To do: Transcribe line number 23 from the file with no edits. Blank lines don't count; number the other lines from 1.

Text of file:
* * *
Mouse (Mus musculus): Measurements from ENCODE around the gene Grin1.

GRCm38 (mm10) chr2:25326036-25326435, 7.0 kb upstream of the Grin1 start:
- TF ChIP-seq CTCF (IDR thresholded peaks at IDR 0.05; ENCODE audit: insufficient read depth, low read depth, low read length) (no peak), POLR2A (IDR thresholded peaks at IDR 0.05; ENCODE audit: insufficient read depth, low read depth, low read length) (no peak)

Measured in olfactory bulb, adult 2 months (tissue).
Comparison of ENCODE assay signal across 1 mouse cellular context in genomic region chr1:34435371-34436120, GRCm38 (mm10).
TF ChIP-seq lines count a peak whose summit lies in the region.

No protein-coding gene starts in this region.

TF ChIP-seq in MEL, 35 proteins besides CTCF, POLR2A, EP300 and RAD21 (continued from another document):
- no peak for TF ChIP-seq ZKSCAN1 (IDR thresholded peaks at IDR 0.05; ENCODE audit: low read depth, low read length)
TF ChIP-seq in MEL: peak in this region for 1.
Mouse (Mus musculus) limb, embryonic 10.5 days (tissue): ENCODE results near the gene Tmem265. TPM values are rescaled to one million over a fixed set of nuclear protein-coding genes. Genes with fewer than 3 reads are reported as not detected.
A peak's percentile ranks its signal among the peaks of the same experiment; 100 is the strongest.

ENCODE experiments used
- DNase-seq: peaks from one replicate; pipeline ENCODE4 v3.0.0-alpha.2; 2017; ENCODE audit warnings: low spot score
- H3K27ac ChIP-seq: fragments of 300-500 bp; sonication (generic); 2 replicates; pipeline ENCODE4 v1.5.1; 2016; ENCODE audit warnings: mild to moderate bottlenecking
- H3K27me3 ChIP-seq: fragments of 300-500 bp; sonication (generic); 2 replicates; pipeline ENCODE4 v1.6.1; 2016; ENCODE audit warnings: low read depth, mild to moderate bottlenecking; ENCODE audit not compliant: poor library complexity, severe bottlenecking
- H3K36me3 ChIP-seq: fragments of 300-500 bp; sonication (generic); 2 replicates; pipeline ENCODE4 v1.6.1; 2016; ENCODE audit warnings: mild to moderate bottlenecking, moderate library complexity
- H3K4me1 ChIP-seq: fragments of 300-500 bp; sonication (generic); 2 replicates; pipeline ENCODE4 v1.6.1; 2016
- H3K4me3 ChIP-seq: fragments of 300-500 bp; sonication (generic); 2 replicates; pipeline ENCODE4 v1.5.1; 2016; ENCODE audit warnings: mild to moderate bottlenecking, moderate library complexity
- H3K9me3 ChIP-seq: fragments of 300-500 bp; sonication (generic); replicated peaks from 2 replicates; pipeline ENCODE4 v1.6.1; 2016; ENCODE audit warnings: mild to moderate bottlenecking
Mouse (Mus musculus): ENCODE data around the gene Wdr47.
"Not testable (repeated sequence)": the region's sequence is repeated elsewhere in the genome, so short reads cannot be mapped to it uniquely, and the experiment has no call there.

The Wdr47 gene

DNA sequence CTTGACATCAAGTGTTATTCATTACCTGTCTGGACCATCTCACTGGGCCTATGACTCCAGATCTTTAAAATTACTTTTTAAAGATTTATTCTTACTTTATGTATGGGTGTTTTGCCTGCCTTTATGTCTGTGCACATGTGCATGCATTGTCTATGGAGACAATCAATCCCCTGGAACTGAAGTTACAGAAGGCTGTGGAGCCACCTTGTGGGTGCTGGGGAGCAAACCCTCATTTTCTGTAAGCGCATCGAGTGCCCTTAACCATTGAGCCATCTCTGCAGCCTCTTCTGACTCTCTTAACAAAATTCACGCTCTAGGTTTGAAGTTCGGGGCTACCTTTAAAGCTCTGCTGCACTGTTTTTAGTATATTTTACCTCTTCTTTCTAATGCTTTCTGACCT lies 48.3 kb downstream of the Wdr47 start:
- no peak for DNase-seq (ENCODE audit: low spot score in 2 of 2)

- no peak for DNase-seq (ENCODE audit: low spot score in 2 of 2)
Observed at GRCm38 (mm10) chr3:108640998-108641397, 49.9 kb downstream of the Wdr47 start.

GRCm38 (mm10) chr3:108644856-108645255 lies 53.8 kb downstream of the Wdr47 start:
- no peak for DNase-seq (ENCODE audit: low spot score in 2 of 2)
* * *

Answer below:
The Wdr47 gene